• How did LGBT+ History month begin?
LN: When Section 28 was repealed the co-chairs of Schools OUT, Sue Saunders and Paul Patrick felt that nothing was being done to tell the story of LGBT+ people in schools. They came up with the idea of having an LGBT+ History Month. In the UK in October we have Black History Month and so the theme and concept of a history month was there. Because we’ve been hidden so long from history, it was about trying to reclaim and find our past. And then celebrate where we’ve got to and create our present; because learning from our past, can help us inform our future. They wanted a way that schools could do something easily, and that’s why February was picked as it was one of the quieter times in schools nad had a half term. It was launched in November 2004, first celebrated in February 2005. And from the beginning it was intersectional. It had trans representation on the panel, it had LGBT+ representation across the board on the panel, it had LGBT+ people who were disabled, LGBT+ people from different ethnicities and different religions, which was all pretty groundbreaking for time. From a small launch with 13 people on stage and probably only double that in the audience, there was nervousness about what would happen in the first year. But we need not have worried as hundreds of events took place across the country. Each History Month has an official badge, some were designed by designers, some by universities. Recently we introduced a school’s badge competition and that’s been a really important activity that schools can engage in. We also have a theme and we highlight four or five historical people connected to this theme. Our main resources are built around the people we’re highlighting, and each year’s theme is different. LGBT+ History Month is now for everyone with businesses, education settings, public services and local authorities taking part.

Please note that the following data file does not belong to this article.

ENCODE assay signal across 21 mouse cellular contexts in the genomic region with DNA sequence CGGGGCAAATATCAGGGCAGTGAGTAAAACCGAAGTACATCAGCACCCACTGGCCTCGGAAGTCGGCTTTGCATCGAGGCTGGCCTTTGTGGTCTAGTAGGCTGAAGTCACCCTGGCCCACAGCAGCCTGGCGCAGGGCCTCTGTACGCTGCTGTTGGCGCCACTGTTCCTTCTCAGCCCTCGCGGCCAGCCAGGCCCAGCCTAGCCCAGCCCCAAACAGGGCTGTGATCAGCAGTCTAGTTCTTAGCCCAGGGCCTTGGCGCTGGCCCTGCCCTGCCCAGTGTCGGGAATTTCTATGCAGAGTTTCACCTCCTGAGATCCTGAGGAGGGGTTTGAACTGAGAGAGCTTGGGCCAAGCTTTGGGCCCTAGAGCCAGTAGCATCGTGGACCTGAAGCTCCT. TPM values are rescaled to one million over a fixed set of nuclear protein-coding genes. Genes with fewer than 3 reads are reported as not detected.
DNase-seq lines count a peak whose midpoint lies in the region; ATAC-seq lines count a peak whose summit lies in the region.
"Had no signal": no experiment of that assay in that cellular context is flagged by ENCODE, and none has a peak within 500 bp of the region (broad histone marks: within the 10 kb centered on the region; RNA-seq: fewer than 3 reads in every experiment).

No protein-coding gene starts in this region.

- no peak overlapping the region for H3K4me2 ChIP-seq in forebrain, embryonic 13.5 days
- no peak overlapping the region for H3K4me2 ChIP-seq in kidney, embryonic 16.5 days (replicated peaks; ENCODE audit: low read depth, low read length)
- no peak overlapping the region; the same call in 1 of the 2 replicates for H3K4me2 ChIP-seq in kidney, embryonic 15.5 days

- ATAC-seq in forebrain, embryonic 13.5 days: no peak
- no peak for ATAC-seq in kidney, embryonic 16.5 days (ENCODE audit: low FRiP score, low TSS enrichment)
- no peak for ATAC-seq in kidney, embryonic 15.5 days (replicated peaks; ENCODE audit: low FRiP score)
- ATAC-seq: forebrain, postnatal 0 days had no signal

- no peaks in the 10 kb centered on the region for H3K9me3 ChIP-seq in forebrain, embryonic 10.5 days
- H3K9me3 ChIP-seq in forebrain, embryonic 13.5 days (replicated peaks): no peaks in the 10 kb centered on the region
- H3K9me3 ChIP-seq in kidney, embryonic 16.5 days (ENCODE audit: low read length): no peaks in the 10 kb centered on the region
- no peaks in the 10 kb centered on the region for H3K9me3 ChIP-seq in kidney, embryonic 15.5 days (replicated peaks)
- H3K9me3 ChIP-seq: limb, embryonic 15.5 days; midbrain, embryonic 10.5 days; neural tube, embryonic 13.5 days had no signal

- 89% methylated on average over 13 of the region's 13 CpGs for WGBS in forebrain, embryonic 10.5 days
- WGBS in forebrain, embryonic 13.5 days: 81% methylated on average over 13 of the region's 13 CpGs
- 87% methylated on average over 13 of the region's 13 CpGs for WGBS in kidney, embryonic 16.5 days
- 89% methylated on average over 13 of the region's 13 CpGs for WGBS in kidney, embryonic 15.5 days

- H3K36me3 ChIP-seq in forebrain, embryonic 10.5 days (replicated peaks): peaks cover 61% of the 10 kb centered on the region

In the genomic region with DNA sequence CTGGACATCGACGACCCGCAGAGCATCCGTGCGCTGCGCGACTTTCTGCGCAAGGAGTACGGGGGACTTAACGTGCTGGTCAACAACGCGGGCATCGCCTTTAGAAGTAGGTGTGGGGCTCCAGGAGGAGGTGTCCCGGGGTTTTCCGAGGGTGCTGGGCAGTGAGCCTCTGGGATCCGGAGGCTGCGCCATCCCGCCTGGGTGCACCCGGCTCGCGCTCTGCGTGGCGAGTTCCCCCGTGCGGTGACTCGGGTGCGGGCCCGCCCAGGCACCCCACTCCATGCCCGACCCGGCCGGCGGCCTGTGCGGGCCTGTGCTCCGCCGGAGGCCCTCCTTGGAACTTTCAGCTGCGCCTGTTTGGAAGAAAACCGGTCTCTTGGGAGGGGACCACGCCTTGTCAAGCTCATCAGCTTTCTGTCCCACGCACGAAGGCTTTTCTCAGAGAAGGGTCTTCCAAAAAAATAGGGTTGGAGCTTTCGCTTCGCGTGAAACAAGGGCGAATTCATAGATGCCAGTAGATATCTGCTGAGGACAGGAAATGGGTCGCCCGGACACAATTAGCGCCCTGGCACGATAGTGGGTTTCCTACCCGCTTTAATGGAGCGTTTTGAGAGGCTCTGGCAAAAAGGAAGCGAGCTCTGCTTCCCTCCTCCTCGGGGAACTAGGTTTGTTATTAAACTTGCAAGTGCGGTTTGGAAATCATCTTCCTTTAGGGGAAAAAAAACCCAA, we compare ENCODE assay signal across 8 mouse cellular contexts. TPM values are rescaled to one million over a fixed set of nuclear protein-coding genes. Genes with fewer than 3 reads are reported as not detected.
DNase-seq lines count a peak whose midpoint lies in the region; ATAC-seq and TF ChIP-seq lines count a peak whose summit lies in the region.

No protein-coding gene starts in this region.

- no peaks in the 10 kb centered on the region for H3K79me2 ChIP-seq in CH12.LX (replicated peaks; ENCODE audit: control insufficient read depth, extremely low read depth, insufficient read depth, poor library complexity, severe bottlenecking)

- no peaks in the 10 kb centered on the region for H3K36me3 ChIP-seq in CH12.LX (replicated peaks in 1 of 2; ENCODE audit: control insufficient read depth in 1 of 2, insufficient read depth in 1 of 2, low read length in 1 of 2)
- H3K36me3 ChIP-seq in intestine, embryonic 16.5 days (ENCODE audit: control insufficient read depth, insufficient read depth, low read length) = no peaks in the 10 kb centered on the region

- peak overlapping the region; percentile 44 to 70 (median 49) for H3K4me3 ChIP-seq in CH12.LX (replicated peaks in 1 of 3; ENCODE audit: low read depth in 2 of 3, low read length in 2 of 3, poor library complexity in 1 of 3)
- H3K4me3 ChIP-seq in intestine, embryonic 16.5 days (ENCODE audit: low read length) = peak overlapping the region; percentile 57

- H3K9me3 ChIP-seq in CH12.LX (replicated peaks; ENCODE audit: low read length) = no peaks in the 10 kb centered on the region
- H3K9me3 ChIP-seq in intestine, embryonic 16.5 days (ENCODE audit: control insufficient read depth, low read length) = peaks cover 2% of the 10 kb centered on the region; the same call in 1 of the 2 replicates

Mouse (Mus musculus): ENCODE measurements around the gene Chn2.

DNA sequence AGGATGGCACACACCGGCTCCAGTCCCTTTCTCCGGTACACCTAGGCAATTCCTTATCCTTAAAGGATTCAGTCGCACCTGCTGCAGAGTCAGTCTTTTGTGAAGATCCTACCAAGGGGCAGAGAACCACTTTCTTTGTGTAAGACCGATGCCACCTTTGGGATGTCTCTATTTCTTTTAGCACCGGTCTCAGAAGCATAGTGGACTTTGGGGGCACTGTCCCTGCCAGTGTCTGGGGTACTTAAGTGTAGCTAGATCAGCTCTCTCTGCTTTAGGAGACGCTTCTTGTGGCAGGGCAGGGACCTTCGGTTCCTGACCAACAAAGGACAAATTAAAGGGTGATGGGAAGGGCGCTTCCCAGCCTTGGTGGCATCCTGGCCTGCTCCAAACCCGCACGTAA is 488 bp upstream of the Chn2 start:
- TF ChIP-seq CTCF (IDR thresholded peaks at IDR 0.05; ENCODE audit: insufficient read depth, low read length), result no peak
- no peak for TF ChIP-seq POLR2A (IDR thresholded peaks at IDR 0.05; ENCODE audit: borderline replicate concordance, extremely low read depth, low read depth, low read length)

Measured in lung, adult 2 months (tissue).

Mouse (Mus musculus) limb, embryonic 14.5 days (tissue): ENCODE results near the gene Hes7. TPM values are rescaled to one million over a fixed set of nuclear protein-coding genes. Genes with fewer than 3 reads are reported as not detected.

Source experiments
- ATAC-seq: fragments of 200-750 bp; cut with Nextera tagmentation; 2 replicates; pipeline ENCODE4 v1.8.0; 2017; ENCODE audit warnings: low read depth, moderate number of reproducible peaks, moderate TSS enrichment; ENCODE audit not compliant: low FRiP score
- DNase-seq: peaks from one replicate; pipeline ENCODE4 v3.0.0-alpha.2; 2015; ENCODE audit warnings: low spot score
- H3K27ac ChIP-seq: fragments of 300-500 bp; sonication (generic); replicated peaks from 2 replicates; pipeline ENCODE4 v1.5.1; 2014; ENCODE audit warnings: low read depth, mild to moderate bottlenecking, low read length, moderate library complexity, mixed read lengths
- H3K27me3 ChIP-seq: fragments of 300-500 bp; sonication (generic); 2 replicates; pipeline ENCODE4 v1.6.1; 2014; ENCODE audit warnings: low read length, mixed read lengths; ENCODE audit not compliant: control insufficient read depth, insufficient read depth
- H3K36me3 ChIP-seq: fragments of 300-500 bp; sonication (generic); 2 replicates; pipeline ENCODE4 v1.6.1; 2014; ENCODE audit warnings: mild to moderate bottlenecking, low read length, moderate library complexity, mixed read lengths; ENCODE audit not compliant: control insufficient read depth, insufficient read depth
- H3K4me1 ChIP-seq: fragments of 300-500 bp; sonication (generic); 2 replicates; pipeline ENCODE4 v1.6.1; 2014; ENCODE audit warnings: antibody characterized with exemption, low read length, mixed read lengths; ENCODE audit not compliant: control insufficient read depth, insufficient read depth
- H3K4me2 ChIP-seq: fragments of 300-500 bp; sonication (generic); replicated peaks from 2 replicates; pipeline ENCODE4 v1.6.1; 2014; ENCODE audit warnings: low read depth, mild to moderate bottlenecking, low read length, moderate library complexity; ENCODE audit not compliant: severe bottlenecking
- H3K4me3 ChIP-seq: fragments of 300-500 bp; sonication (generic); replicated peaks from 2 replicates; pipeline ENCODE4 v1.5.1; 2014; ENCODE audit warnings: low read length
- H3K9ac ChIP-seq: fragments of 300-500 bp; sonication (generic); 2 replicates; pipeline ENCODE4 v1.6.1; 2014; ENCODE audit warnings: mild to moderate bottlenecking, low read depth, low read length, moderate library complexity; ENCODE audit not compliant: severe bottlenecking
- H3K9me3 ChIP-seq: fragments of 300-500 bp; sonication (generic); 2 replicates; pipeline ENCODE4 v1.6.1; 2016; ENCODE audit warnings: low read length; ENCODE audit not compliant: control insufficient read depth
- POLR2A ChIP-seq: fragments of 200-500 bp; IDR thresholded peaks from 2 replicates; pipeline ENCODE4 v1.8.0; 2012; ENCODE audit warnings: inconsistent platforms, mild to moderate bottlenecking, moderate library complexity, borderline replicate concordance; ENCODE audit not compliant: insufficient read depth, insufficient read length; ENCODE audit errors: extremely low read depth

• What is this year’s theme?
LN: This year’s theme is behind the lens. When you go to the cinema, you see a massive long list of people at the end of the film but do you ever really take any notice of them? So we want to celebrate everybody in the LGBT+ community who works behind the lens in TV or in film. It also encourages pupils to look at different careers which might not be the obvious ones. A lot of people want to get into the entertainment industry but don’t know what options there are. So it’s been a really interesting theme and lots of people have really gotten behind it. But we also want people to look at how LGBT+ people are portrayed, because often we are portrayed in one particular way in the media. And we really wanted people to look a bit deeper and listen to LGBT+ voices. And that’s about celebrating where we are but also acknowledging where we are. And at this time, it’s obviously a very very challenging time for the trans and non binary community. So that’s why we really wanted to highlight it.
• Why is LGBT+ history month important?